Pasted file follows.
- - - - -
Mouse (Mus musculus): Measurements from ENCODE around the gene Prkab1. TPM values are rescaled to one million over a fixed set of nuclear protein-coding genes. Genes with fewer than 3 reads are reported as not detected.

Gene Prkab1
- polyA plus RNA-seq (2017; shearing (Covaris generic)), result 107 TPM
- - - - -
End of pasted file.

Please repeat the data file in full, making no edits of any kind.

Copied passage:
Mouse (Mus musculus): Measurements from ENCODE around the gene Prkab1. TPM values are rescaled to one million over a fixed set of nuclear protein-coding genes. Genes with fewer than 3 reads are reported as not detected.

Gene Prkab1
- polyA plus RNA-seq (2017; shearing (Covaris generic)), result 107 TPM